Konmari is a powerful thing. It's been the single most effective method for teaching me to live with less, to curate my belongings and really love what I own.
I saw this book The Life Changing Magic of Tidying Up: The Japanese Art of Decluttering and Organising on instagram. All over it in fact. It seems everyone in blogland was getting their hands on this book and changing their lives. I wasn't sure what this book could really offer me. I mean I'm creative by nature which means I'm absent minded. I put things down, get distracted, wander off and then wonder where I put that Really Important Thing. I spend ages looking for it only to find it in some nonsensical or sometimes really obvious spot.
Things don't always have homes when you are this way.
Also I'm very much a Right This Moment kind of person. If some idea strikes me I put everything down and go in the direction of the idea often leaving things scattered about the house in my wake. I know I'll come back to them later. Cleaning is always for later. Later, later, later. The idea is always more important, cleaning up the boring things that aren't giving me inspiration is not.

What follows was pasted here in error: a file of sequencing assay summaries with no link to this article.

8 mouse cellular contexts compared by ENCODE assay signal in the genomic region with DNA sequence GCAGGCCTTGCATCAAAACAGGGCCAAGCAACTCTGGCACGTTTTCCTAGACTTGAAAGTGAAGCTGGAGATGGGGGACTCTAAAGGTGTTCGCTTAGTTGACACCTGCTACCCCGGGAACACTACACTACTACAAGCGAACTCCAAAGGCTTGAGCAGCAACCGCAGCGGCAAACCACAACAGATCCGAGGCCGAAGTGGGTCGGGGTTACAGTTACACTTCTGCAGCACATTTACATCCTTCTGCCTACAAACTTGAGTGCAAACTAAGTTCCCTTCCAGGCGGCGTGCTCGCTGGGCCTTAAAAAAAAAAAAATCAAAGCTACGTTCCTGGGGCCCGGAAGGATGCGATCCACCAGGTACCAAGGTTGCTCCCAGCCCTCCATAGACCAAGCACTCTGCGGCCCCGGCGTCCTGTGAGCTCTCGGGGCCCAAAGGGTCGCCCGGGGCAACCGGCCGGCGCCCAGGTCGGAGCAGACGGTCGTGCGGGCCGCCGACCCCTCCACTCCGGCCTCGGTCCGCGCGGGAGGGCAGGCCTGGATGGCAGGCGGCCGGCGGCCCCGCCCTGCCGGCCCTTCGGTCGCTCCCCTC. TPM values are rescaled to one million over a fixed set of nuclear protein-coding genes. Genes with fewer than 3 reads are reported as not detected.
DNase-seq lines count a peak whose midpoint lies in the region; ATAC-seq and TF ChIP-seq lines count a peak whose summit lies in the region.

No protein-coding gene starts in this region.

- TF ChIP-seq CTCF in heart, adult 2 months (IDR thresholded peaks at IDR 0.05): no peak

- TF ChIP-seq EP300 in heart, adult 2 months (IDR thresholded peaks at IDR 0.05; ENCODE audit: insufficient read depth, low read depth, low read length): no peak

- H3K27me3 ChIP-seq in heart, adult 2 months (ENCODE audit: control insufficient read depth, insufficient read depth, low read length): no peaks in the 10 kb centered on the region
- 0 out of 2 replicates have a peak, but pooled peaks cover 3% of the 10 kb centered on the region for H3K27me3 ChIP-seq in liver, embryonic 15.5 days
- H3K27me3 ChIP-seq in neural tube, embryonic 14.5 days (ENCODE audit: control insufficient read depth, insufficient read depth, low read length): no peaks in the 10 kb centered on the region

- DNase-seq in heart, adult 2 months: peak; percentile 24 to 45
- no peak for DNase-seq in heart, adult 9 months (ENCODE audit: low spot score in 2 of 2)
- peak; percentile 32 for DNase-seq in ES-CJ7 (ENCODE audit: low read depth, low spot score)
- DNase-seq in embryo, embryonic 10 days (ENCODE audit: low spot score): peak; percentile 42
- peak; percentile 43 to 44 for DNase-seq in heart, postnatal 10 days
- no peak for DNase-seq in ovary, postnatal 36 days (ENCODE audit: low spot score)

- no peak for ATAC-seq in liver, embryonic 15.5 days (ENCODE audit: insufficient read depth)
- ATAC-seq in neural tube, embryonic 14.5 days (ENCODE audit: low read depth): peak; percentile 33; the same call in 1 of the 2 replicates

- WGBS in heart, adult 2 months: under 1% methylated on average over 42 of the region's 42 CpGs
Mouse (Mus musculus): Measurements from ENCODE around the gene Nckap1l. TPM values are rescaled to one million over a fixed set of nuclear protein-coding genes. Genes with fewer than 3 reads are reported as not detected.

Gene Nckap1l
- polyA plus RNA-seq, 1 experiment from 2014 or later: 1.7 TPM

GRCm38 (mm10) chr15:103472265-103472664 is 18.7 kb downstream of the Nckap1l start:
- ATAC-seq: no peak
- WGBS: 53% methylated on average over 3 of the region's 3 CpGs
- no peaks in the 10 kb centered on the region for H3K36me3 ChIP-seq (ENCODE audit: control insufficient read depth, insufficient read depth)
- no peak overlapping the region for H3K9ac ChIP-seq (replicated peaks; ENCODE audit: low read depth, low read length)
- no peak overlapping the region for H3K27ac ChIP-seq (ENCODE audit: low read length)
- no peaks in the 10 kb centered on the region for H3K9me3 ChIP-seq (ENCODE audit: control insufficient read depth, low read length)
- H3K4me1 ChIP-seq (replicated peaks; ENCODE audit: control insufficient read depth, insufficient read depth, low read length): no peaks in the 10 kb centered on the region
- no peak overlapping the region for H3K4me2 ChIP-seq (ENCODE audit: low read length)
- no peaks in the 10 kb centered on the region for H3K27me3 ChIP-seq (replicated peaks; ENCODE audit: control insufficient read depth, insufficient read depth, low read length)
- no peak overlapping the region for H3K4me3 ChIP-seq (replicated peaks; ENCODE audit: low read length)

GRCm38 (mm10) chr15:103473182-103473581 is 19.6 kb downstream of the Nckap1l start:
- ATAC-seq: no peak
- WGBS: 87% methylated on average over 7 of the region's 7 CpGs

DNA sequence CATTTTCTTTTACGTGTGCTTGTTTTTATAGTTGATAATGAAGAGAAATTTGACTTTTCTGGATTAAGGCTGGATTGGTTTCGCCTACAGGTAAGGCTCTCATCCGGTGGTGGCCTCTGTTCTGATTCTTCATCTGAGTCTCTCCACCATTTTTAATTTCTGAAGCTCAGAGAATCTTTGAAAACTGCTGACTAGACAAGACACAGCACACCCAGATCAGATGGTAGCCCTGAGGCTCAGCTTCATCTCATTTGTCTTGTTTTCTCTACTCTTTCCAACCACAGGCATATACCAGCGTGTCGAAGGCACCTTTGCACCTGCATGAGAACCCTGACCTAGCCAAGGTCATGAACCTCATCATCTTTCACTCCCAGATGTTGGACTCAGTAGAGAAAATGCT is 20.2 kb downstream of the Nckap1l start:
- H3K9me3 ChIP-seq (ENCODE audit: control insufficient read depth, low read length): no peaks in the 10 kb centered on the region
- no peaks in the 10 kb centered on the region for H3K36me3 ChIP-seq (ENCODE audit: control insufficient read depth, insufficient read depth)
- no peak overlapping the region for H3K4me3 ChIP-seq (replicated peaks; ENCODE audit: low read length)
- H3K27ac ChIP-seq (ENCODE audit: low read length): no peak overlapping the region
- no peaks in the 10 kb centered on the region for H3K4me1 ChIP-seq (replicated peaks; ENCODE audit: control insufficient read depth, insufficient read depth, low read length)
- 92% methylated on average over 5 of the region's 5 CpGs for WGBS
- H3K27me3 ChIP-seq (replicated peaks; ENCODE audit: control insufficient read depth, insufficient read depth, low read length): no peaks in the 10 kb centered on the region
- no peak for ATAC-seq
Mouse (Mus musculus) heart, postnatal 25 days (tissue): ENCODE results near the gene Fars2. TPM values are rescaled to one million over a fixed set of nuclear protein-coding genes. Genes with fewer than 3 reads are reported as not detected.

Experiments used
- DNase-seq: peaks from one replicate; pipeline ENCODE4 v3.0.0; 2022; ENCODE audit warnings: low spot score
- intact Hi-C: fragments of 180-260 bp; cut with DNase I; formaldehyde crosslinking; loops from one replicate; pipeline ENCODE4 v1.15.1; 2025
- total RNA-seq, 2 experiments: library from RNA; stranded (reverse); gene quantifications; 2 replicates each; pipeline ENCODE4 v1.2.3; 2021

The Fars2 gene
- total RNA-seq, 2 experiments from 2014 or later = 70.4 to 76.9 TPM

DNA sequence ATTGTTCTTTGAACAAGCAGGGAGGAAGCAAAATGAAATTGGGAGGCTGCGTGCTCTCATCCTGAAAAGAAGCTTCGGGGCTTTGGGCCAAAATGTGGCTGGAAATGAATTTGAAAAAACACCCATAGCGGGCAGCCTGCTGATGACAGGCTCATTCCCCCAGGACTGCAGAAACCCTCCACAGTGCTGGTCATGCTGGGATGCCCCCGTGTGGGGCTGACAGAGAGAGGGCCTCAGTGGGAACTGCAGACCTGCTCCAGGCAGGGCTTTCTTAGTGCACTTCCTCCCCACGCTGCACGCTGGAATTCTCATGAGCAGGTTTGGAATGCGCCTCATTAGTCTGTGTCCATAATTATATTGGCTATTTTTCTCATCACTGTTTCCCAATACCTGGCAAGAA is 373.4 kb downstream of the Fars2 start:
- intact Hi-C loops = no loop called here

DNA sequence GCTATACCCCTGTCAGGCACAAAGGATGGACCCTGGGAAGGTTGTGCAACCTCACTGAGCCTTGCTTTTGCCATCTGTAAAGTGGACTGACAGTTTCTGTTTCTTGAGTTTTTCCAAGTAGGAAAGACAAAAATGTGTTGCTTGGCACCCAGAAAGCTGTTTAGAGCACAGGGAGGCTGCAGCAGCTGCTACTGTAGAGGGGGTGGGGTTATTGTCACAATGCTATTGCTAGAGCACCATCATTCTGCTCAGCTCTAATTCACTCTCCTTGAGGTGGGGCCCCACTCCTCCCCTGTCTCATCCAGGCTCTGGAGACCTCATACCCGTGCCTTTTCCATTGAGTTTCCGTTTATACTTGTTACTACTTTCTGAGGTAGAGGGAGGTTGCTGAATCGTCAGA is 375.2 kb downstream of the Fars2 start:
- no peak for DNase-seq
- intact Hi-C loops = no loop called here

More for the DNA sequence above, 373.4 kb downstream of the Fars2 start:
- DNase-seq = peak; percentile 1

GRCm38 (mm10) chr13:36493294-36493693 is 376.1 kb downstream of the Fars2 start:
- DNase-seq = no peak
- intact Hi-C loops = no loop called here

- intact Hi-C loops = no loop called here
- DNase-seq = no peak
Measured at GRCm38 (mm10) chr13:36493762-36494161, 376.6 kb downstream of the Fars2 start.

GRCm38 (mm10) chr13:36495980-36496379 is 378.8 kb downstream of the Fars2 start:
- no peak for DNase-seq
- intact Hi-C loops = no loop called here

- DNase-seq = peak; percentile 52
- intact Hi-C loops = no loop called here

So it's fair to say that my house is not tidy.
With that said how did this little book with a simple message cut through all that?
The idea is simple and powerful. Take the things you own. Put them in your hands, those hands of yours that have veins flowing right to your heart, and measure the joy or absence of joy you feel by holding these objects close.
I wasn't really a believer as I was reading the book to be honest but there was this incredibly powerful urge to try it nonetheless. No sooner had I read about purging my wardrobe than I was on the floor of my bedroom heaving my tatty collection of shoes onto the floor. I gripped those suckers in my hands and willed my heart to decide whether to keep them or not. And wouldn't you know it. My joy-o-meter was already fully functioning without me knowing. I was piling up shoes to give the old heave-ho quicker than you can say The Life Changing Magic of Tidying Up: The Japanese Art of Decluttering and Organising. It's a pretty long title though don't you think?
To give you some perspective on this giddy beginning I am one of those people who doesn't drive. I have my Learner's permit which I've had on and off for the last 15 years with about as many hours driving experience. This means I walk EVERYWHERE and don't my shoes know it. I hold onto shoes far too long. I put them in the back recesses of my wardobe and think I can't possibly wear them out in public anymore. But then I can't possibly throw them away. They're like my lifelong pals or something. Anyway, it's weird. That was until I Konmari-ed the sh*t out of my shoe collection. Giddy I was. Giddy I tell you. Suddenly I wanted to throw EVERYTHING out.